If Playoffs Are Really the Goal, Last Night Just Can't Happen (And Other Bulls Bullets)

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If Playoffs Are Really the Goal, Last Night Just Can’t Happen (And Other Bulls Bullets)

Chicago Bulls

The only thing that is giving me joy this morning while I have to type about these frustrating Chicago Bulls is the Krispy Kreme I have sitting next to me.

•   Let’s check in on the Bulls’ playoff standings vs. their potential draft standings …

•   Ah. Cool. Awesome. Great. Since trading for Nikola Vucevic, the Bulls sit at a very underwhelming 3-6. Now, I do think we should remember that they made this trade in the midst of a rather tough stretch. Immediate losses to the Spurs, Warriors, Suns, and Jazz were all pretty palatable. The team was trying to figure out its new style of play, and they also had to deal with a banged-up Zach LaVine. Sucked, but I got it. Still, no matter the circumstance, it’s just a fact that 3-6 is a bad look for a team who made deadline moves in hopes of a playoff push, especially when we factor in last night’s loss.

•   Simply put, a team with playoff aspirations can’t lose to the Minnesota Timberwolves. They might have an uncharacteristically strong shooting night from downtown (5th-worst percentage in the league but shot 44%), and they may have been the beneficiary of some inconsistent foul calling, AND they may have some better talent than their record suggests … but they’re still the 13-win (now 14) Minnesota Timberwolves. Good teams find a way to beat them.

•   The Bulls shot the ball fine (51.1 percent from the field), they won the rebounding battle, they dominated points in the paint, and they scored more points off turnovers. What didn’t they do? Defend. It was another game where their point of action defense faltered and their help defense appeared non-existent. Look, a guy like Karl-Anthony Towns is going to get his buckets. Would I have liked to see a little better rim protection from Vooch? Absolutely, but that’s also one of the shortcomings that we have to learn to accept with him. The guy is still an All-Star. The bigger issue for this team is their massive lack of ballstoppers. Whether it be working around screens or just staying in front of above-average ballhandlers, this Bulls backcourt continuously struggles to get the job done.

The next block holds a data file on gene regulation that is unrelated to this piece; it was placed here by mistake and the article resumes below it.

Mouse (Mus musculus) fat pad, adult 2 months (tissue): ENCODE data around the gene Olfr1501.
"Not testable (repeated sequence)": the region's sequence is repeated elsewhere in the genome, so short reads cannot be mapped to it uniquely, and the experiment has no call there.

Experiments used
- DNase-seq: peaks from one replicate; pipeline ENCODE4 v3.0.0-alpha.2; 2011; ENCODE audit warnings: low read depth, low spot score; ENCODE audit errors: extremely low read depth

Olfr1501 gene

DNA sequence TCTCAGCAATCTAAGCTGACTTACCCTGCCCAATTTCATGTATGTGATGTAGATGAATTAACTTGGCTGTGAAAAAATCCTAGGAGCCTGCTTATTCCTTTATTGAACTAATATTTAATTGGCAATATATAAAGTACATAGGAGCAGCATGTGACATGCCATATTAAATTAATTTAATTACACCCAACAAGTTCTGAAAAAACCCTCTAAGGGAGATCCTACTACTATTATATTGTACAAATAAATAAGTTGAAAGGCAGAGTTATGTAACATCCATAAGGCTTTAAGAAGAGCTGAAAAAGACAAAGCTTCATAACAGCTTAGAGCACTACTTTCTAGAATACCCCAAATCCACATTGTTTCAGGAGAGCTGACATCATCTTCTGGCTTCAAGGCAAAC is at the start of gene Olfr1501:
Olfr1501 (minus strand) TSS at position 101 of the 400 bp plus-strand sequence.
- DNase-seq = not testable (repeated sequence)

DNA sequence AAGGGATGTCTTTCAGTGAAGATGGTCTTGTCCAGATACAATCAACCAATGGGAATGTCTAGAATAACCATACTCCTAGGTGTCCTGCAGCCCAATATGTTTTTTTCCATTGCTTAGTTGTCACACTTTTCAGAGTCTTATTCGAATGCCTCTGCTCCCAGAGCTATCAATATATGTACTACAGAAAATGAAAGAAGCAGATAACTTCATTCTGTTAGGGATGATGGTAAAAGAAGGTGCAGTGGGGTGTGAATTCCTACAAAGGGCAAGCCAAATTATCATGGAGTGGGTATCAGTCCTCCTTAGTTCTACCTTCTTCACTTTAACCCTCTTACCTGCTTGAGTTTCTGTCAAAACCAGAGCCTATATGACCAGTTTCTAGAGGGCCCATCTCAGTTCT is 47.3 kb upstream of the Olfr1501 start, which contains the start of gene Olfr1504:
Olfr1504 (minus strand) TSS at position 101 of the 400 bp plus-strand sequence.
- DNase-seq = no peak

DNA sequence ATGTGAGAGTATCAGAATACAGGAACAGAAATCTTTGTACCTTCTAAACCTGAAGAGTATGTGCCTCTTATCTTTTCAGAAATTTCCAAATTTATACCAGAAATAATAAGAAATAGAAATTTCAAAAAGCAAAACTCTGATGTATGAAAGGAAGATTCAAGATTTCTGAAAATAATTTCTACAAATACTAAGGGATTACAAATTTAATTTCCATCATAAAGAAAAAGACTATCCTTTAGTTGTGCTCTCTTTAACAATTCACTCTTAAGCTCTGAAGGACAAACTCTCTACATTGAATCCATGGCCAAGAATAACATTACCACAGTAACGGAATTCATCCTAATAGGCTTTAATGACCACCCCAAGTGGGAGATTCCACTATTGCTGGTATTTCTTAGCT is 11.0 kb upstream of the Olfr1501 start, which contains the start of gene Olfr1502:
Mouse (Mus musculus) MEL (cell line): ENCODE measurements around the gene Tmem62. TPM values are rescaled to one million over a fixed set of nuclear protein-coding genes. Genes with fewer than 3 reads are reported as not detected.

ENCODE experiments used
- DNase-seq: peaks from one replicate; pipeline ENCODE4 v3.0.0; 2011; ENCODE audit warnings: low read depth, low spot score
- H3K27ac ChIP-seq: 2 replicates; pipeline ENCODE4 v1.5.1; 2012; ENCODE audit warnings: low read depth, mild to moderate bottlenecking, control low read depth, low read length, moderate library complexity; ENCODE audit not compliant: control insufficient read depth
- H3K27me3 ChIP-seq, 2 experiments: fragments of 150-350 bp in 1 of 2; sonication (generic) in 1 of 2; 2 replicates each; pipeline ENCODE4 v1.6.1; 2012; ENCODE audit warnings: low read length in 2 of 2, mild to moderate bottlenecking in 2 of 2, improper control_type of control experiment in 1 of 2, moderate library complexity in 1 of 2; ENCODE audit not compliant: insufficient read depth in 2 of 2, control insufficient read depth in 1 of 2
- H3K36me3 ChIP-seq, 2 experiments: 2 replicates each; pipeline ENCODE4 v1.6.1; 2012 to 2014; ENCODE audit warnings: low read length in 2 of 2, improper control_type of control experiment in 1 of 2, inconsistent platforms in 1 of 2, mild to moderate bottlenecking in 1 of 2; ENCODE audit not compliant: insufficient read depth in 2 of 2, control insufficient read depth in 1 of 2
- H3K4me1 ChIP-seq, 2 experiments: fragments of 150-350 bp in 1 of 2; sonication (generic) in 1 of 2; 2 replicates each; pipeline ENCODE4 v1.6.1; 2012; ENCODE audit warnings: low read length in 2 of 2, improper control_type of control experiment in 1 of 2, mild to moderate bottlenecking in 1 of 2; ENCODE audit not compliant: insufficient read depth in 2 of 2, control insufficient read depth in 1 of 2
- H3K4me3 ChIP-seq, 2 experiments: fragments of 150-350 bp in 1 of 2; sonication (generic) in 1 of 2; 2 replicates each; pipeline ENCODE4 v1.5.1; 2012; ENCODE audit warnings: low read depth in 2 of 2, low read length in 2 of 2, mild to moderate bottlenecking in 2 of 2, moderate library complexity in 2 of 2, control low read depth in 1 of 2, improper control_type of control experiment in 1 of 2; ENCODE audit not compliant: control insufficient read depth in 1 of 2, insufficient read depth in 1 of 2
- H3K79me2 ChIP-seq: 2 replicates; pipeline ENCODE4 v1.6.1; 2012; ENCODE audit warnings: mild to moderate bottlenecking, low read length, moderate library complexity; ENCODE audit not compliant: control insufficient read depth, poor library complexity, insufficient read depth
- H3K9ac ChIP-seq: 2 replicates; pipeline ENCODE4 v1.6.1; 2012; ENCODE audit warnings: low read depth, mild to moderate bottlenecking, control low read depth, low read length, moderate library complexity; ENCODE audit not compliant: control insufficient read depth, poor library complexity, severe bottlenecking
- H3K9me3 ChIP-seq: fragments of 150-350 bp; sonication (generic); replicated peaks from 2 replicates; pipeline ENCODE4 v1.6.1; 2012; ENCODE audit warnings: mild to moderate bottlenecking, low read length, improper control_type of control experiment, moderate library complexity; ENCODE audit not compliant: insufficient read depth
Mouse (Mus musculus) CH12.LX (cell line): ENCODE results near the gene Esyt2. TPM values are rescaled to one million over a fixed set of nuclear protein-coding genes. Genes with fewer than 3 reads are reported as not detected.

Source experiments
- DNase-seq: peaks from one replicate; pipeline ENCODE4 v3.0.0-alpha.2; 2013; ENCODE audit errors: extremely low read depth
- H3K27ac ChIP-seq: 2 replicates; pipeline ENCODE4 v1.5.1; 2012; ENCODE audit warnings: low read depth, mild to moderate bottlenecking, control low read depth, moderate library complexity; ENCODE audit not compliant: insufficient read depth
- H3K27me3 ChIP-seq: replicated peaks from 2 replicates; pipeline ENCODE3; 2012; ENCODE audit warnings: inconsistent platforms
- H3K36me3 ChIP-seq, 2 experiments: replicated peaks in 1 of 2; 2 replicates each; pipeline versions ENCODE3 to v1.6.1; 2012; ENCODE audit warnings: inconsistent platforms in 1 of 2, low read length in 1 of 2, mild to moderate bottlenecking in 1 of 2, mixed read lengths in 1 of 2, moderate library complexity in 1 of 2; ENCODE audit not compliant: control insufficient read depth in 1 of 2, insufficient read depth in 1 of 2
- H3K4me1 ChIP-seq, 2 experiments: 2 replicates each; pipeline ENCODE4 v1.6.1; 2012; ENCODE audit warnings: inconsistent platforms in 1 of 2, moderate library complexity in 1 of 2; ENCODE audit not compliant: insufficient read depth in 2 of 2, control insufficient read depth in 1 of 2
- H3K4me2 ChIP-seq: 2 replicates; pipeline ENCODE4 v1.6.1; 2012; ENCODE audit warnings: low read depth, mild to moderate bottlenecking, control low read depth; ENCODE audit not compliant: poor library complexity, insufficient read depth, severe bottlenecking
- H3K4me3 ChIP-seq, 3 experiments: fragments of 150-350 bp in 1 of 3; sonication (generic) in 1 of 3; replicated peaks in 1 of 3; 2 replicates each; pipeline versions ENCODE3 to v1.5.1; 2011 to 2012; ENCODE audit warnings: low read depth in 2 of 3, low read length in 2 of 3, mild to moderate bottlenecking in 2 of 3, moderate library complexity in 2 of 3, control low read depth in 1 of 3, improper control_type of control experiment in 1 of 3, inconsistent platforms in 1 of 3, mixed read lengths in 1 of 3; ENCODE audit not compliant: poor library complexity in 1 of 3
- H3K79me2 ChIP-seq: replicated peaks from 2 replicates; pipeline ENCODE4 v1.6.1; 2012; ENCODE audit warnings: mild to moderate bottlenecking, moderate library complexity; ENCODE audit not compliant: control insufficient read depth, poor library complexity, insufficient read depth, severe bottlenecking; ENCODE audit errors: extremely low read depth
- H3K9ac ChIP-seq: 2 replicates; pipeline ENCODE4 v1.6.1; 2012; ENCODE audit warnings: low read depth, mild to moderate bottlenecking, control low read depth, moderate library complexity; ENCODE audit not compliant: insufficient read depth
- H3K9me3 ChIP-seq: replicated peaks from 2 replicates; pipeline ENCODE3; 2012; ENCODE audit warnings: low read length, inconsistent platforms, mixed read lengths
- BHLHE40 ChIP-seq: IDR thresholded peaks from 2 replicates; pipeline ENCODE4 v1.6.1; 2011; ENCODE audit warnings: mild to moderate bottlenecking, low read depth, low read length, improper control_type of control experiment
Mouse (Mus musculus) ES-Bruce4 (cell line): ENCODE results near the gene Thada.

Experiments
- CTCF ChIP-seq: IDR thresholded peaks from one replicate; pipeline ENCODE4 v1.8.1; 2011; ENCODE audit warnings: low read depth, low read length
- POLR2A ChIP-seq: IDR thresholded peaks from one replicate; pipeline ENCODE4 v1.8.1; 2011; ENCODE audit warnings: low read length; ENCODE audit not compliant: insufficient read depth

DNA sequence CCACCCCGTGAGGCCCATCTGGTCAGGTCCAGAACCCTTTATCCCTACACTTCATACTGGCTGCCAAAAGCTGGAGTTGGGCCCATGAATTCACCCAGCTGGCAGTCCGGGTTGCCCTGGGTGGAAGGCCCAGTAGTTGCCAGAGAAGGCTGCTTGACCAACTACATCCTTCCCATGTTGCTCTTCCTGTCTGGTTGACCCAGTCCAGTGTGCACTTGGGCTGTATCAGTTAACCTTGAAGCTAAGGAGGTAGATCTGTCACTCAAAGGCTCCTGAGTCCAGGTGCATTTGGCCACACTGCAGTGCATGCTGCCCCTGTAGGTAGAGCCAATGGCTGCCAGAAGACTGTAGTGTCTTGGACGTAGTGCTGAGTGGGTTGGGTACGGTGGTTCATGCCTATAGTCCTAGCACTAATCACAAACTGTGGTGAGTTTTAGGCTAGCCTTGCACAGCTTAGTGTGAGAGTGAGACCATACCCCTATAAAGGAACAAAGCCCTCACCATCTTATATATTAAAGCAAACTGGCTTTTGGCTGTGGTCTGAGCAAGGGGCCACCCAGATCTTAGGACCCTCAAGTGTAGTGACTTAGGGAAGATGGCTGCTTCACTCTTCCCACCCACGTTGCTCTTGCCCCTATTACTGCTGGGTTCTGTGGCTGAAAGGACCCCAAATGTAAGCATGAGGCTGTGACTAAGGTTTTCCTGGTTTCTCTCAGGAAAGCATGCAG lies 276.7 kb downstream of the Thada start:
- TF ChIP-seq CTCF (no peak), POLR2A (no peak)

•   So, how do you fix this? Well … practice time is one way … except the Bulls have very little of that thanks to this condensed schedule. Donovan said in postgame media availability that the team did have about 15-20 minutes to walk through some defensive work early Sunday, but I think we can all understand that’s not enough time to really fix anything. Likewise, watching the film is helpful, but that can’t work on its own. Going through the motions at a live speed in scrimmage or practice is the best way to hammer things home, particularly for a group of players that just started playing with each other 18 days ago. And, unfortunately, the Bulls just don’t have that luxury right now.

•   The other way to fix things, of course, is to fix the roster. This is a practice that can only be done during the offseason, but it’s one that we should probably expect to happen in a rather big way. Until then, I’d like to see newbies Daniel Theis and Troy Brown Jr. continue to get the kinds of minutes we saw yesterday. After playing just 12 and 15 minutes, respectively, against the Hawks, Theis saw 29 minutes on the floor and Brown saw 22 minutes. The two combined for 27 points, 4 assists, 4 steals, 14 rebounds, and just one turnover. As two of the team’s better defenders with a serviceable role-playing offensive upside, there is no reason they shouldn’t continue to eat a good chunk of time off the bench moving forward.

•   I feel so bad for Zach, man. Can we please just get this guy some W’s.

•   At the end of the day, remember, some things are bigger than basketball.

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Author: Elias Schuster

Elias Schuster is the Lead Bulls Writer at Bleacher Nation. You can follow him on Twitter @Schuster_Elias.